The growth of our economy, as you know, depends upon innovation. We must think of new products, new services, new ways to make the pie grow larger and larger. Many times in the year now ending I have pondered this imperative and how it relates to this or that exciting technological innovation. And when I say exciting technological innovation, what I mean, of course, is stupid little geegaw.
Of all the stupid little geegaws of 2000, I invite you to consider the Cuecat. This device is kind of like a computer mouse except that its purpose is to be "swiped" over a product bar code or similar code on a magazine page, taking you, the user, directly to a related World Wide Web site for "more information." The Cuecat has taken a lot of abuse; some have complained that it doesn't work very well. I wouldn't know: Although I received two complimentary Cuecats in connection with magazines I subscribe to, I've never been tempted to try the thing. How often, really, have you held some product in your hand and yearned for a fast and easy way to go to a related Web site? Or been reading a magazine article, spied a Web address, and ached for some method of accessing that address without actually having to spend the time it would take to type it in? While the Cuecat may well be the least useful innovation of the year (I'm open to countersuggestions), my point is not so much to keep kicking it around as to hold it up as a classic example of an elaborate solution to a nonexistent problem.
Why does this happen? After all, it's not like there aren't plenty of actual problems in the world. And we've all pretty much come to accept that markets are the ultimate problem solvers. So why are there so often fixes for things that weren't broken? It seems to me that innovation can be a lot more supply-driven than we think, often beginning not so much with a search for the most pressing problem but with an idea for something that is merely possible and new. The wilder and more undisciplined the market environment gets, the truer this is since it's pretty easy to think of things that are possible and new if you don't spend too much time worrying about whether they're necessary or desirable.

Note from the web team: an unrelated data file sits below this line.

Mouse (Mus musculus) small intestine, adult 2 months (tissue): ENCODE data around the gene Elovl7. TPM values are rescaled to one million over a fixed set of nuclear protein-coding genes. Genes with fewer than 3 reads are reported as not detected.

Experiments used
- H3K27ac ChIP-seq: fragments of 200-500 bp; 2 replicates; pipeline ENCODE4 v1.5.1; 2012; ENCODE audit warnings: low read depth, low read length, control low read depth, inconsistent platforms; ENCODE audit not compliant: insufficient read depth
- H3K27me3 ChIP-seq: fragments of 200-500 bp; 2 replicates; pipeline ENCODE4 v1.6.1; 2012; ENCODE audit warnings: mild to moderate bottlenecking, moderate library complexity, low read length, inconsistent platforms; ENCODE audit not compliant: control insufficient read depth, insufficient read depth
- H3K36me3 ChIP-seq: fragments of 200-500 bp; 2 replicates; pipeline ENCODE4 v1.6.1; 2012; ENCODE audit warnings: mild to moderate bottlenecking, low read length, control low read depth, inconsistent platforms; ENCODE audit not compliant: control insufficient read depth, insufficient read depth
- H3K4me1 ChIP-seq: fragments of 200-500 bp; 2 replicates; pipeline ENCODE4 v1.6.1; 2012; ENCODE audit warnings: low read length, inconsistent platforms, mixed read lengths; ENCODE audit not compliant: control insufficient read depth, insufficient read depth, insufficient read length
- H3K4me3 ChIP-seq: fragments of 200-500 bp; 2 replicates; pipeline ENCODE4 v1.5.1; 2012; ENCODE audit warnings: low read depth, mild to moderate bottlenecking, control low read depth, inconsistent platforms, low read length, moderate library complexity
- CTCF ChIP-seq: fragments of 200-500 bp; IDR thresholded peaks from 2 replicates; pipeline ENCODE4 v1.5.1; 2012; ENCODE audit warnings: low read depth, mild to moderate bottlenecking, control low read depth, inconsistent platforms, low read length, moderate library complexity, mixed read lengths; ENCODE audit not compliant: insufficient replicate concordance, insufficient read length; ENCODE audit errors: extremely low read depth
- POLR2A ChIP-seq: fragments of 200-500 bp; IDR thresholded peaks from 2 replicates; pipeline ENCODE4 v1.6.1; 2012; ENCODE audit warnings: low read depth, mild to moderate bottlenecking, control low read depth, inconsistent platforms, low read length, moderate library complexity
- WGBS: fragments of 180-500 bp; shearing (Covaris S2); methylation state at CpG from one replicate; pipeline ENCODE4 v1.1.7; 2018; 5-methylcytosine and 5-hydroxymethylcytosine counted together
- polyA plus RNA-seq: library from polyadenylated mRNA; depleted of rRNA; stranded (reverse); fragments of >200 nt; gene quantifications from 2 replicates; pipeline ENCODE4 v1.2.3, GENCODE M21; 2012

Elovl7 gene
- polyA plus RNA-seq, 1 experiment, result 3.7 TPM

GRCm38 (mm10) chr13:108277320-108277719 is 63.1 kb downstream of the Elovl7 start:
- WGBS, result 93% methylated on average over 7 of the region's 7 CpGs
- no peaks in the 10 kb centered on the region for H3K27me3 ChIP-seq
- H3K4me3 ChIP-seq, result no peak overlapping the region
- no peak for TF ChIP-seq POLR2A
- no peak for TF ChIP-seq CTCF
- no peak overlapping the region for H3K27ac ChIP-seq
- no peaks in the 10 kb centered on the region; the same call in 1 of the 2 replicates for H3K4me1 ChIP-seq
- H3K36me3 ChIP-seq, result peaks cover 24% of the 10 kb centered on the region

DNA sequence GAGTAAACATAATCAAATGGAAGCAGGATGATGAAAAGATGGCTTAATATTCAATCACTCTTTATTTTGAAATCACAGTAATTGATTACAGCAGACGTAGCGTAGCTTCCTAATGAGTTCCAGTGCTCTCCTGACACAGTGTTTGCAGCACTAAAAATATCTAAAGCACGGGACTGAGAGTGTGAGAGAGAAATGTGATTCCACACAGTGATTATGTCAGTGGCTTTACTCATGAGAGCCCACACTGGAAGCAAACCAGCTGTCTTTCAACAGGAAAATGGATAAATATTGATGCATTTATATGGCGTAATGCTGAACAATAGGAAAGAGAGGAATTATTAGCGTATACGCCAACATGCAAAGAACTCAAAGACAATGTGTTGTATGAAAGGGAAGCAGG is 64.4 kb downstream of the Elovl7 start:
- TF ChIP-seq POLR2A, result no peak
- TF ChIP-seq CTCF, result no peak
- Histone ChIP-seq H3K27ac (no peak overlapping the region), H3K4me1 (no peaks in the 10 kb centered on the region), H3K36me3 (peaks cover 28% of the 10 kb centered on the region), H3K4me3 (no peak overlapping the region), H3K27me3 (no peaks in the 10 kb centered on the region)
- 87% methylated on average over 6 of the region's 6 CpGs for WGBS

The upshot is that from time to time we experience a sort of innovation overload, and the year now ending was particularly ripe for this condition. As casual readers of the business pages are aware, record-setting amounts of venture capital have been flung at innovators in recent times. So much venture capital, in fact, that these "investments" finally began to look like grants given to conceptual artists who had re-branded themselves as entrepreneurs: Here's $10 million for your out-of-the-box idea, and another $50 million to market the thing, and if we're all lucky, we'll gross as much as Karen Finley did in her heyday.
That's all over now, of course, this being the post-bubble environment and all. Having come through a long period in which the innovation supply absolutely exploded, we're currently in the process of finding out just how far short it's falling of demand. Fortune ran a story last month on "the innovation glut," and The Industry Standard recently weighed in with a look at "gadget fatigue." Of course, this phenomenon is not limited to the technology arena. Not long ago this column considered a Pizza Hut ad touting the Insider, a "pizza inside a pizza." And the latest issue of the justly celebrated products, marketing, and "inconspicuous consumption" zine Beer Frame includes a column on Kellog's 3 Point Pops--Corn Pops that are orange, like a basketball. Are these "innovations" responding to some demand? Of course not.
Having said all this, let me rush to offer a few obvious caveats. Such as: Innovation, generally speaking, is a good thing, and we really do need it to make the pie grow larger. I'm not against innovation, and I own more than a few stupid little geegaws. Markets may be sloppy, but they do end up producing solutions to legitimate problems, sometimes in surprisingly roundabout fashion. Moreover, they create solutions to problems we hadn't been aware we had but subsequently embrace (such as taking phone calls during movies). Maybe it seems at times that there is something a little pie-in-the-sky about this innovation or that one. But remember, if we cannot always make the pie grow larger as quickly as we'd hoped, then perhaps, as George W. Bush once observed, we ought to make the pie higher.